As far as story development, shouldn’t Rivera have the characters at least look into this organization for such basics as certifications, training, licensing, etc.? At the least, Rex should be asking Tess these questions on camera, rather than reacting like she just put her hand somewhere else.
Just like the old Mark Trail, Rebooted Mark also fails to capture (on video or camera) current action and dialog. At least Peter Parker thought enough to set his camera on auto to capture images of his fights with Doctor Octopus and the Green Goblin! Time to step in and take charge, Mark, since Rex is too smitten. Roll film!
In today’s installment, Mark continues to just stand around (on what looks like a Christmas Tree railroad track), instead of filming the “therapy session”, as Tess suggested. Way to (not) go, Mark!This will truly be some kind of documentary.
And apparently, today’s strip is an “edited” view of the actual therapy session, since Rex does not mention his dog. If only we had complete video footage to look at …! Mark? Mark?
Home chores and new window inserts kept me too busy yesterday, so today is a double-header.
Okay, the story is finally moving along as Tess explains her Touch Center in more detail. (But quit fantasizing about the cub in panel 3!) And Markis finally capturing video of activities. That’s some progress, at least. Maybe Tess actually believes this is a valid therapy technique. Or maybe she is a good con. They do seem to be very popular these days. But Rex hasn’t got a lot to say. Odd, since they are supposedly filming an episode for his show. Perhaps that is meant to suggest his distracted state. Well, I think this adventure would pace better if Rivera cut down on the gag-a-day format for lame puns. They should be dunked!
At last, an actual crisis to deal with. Suddenly the temperature dropped some 30 degrees as the story takes a walk on the darker side. Mark doesn’t seem to understand what the word “volunteer” means with regard to wages. At the same time, Tess exhibits a quick change from politely flirtatious to accusatorily defensive. We’ve seen that anger suddenly flare up before. Meanwhile, Rex must have forgotten that he is supposed to be filming a show. What we have here is failure to communicate.
Now hooooold on there, Baba Looey. . . I mean Mark! Tess might be doing something wrong in the way she runs her Tiger Touch Center, but making eyes at Rex is just biology in action. Same for Rex. Aside from Tess, the only other person doing something wrong is squishy Mark, who so far refuses to film the cubs, undermining why he is there.
Diana Daggers may be giving Mark a story about this place being a covert cult and it could turn out to really be a case of jealousy. It’s possible that Diana may still be recovering from Professor Bee Sharp’s stinging betrayal and fixated on Rex on the rebound. Based on her surreptitious photographing of Mark’s abs while on their boat during the zebra mussel adventure, it’s not too big a stretch to see that she could be interested in Rex. Even Tess has noticed some of Rex’s physical attributes.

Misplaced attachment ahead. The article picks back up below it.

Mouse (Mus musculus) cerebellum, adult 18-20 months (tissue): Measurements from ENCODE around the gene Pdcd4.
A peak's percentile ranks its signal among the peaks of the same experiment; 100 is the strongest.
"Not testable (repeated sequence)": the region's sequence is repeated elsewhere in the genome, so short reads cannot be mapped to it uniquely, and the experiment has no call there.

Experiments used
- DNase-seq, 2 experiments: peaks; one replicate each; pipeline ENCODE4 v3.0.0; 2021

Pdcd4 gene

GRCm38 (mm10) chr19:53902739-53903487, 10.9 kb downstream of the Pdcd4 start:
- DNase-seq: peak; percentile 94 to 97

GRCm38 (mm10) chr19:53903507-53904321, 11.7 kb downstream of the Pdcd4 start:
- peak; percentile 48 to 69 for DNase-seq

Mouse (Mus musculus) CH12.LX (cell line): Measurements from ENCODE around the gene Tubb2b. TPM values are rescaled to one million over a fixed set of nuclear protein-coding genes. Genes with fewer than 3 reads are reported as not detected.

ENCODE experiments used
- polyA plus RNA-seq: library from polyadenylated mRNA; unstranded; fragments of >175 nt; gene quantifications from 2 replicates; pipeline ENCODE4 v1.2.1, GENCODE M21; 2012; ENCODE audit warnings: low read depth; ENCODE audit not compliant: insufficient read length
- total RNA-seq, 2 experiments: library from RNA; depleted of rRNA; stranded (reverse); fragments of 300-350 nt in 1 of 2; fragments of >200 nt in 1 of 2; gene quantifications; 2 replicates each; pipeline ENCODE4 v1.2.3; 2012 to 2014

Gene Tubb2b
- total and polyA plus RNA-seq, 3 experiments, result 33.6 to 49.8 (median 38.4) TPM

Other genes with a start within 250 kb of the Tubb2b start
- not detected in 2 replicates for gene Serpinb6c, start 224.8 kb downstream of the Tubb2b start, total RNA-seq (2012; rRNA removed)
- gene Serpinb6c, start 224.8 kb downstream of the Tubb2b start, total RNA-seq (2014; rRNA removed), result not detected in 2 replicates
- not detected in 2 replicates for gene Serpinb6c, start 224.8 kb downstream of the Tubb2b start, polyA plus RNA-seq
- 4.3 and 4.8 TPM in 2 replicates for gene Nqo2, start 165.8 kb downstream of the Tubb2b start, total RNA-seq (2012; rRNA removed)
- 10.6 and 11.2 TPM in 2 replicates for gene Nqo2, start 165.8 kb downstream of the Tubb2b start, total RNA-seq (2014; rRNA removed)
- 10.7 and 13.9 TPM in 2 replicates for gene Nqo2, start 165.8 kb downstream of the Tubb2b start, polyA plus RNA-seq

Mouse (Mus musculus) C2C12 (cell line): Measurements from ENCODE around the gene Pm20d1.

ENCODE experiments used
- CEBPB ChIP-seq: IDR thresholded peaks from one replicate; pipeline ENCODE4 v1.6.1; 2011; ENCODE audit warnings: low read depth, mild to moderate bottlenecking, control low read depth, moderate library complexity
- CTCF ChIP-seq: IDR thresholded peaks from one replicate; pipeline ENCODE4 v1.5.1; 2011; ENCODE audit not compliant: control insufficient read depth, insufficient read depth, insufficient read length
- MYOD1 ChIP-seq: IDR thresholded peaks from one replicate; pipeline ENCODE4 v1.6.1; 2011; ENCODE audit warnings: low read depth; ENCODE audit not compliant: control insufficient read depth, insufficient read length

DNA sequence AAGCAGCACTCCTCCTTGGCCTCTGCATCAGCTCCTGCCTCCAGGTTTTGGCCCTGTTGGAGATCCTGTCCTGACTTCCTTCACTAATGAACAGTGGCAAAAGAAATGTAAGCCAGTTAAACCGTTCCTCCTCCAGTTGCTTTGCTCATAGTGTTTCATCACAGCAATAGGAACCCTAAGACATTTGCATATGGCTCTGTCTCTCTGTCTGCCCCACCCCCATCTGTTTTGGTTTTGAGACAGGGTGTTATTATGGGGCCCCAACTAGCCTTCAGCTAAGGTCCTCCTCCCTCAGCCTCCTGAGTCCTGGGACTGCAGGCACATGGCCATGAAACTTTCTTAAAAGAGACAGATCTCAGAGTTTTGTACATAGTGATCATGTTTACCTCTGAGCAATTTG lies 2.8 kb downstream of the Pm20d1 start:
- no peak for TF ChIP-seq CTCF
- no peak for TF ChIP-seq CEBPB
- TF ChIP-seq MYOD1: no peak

If you missed this past week’s strips, you won’t be too far out of the loop. Mark started his pretense of filming the Rex Scorpius Show in the Tiger Touch Center, without knowing how to even run a video camera. But then trouble appeared when Mark got sidetracked by Tess taking a baby lion cub out of a holding pen to demonstrate its calming influence. This resulted in Mark holding an internal discussion with himself on the mistreatment of lion cubs and whether he should get involved. That took up most of the week.
Mark’s concern conflicted with Tess and Rex, who wanted Mark to film Rex holding a cub. Mark didn’t want to, thinking it would be exploitive, rather than evidentiary (for the undercover exposé). Mark offered up a weak excuse about not having enough battery life to film Rex holding a cub, but strangely enough, he said there was enough battery life left to get location shots of the Touch Center!
How Rex and Tess will respond to this transparent lie is something we’ll have to wait for Monday to discover. Anyway, if your newspaper doesn’t carry the Sunday Mark Trail…
Unlike the daily strips, there does seem to be a larger reader acceptance and even appreciation for Rivera’s Sunday nature strips. Rivera might even agree. I’ve read that she enjoys doing them the most; possibly because she has an affinity for nature and animals. I’m betting it’s also due to the fact that the drawing space allowed is much bigger than what is mandated for the dailies.
And following her habit, Rivera once again focuses on an animal that is popular in the state/location that is the basis of the current Mark Trail story. Once again, an animal is endangered by urbanization and farming. Mark makes a fair point about the horny toad eating harvester ants, but for that to matter, a farmer would need hundreds, if not thousands, of those creatures. That would not likely be possible or practical.
Lemme see if I understand this logic: There is not enough battery life to record Rex holding a cub for a few minutes, yet there is enough battery life to film the rest of the Touch Center? Hmmm, pretty weak excuse, Mark. Is Tess really as naive as you think she is? At the least, I’d expect Tess to suggest “Mark, you’re a pro, right? Just put in your spare battery!” “Uh, spare battery?” Uh-oh.